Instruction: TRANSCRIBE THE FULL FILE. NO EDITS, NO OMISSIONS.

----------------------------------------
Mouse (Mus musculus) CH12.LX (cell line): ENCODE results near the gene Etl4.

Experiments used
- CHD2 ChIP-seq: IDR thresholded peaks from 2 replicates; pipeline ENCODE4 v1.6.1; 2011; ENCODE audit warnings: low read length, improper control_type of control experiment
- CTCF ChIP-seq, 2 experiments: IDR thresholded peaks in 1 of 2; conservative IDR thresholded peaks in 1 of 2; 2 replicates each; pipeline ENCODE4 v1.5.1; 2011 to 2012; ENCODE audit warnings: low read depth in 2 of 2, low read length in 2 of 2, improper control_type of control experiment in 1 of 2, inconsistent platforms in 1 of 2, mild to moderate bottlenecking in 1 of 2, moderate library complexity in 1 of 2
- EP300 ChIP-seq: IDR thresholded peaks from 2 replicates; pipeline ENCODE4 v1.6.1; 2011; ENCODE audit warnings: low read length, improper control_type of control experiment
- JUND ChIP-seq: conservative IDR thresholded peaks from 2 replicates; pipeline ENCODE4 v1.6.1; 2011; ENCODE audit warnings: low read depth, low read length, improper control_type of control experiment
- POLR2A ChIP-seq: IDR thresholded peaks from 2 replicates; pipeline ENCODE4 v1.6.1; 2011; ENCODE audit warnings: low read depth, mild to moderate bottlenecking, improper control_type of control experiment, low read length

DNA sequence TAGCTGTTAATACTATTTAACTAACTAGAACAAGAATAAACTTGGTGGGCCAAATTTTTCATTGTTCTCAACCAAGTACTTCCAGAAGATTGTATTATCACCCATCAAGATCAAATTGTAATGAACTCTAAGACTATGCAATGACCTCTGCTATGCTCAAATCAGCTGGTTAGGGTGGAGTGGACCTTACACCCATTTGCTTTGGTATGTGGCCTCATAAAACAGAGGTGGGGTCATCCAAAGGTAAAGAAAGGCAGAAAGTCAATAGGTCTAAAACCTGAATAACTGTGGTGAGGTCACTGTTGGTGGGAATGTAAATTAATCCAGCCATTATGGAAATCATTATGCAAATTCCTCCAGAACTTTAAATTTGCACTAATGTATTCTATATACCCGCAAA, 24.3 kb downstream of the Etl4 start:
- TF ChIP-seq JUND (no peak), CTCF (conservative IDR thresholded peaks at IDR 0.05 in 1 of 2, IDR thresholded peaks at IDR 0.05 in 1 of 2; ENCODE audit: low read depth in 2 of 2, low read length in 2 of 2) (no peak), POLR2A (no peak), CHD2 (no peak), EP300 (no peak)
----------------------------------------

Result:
Mouse (Mus musculus) CH12.LX (cell line): ENCODE results near the gene Etl4.

Experiments used
- CHD2 ChIP-seq: IDR thresholded peaks from 2 replicates; pipeline ENCODE4 v1.6.1; 2011; ENCODE audit warnings: low read length, improper control_type of control experiment
- CTCF ChIP-seq, 2 experiments: IDR thresholded peaks in 1 of 2; conservative IDR thresholded peaks in 1 of 2; 2 replicates each; pipeline ENCODE4 v1.5.1; 2011 to 2012; ENCODE audit warnings: low read depth in 2 of 2, low read length in 2 of 2, improper control_type of control experiment in 1 of 2, inconsistent platforms in 1 of 2, mild to moderate bottlenecking in 1 of 2, moderate library complexity in 1 of 2
- EP300 ChIP-seq: IDR thresholded peaks from 2 replicates; pipeline ENCODE4 v1.6.1; 2011; ENCODE audit warnings: low read length, improper control_type of control experiment
- JUND ChIP-seq: conservative IDR thresholded peaks from 2 replicates; pipeline ENCODE4 v1.6.1; 2011; ENCODE audit warnings: low read depth, low read length, improper control_type of control experiment
- POLR2A ChIP-seq: IDR thresholded peaks from 2 replicates; pipeline ENCODE4 v1.6.1; 2011; ENCODE audit warnings: low read depth, mild to moderate bottlenecking, improper control_type of control experiment, low read length

DNA sequence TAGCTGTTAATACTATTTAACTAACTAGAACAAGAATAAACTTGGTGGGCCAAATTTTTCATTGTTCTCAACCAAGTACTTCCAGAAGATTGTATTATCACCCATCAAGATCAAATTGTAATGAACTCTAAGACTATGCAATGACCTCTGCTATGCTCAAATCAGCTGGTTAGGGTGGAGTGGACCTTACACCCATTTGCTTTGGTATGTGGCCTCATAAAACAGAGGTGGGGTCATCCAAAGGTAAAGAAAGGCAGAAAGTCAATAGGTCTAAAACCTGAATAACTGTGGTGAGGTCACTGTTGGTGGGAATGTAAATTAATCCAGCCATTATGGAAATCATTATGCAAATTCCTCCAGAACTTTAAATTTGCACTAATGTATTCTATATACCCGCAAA, 24.3 kb downstream of the Etl4 start:
- TF ChIP-seq JUND (no peak), CTCF (conservative IDR thresholded peaks at IDR 0.05 in 1 of 2, IDR thresholded peaks at IDR 0.05 in 1 of 2; ENCODE audit: low read depth in 2 of 2, low read length in 2 of 2) (no peak), POLR2A (no peak), CHD2 (no peak), EP300 (no peak)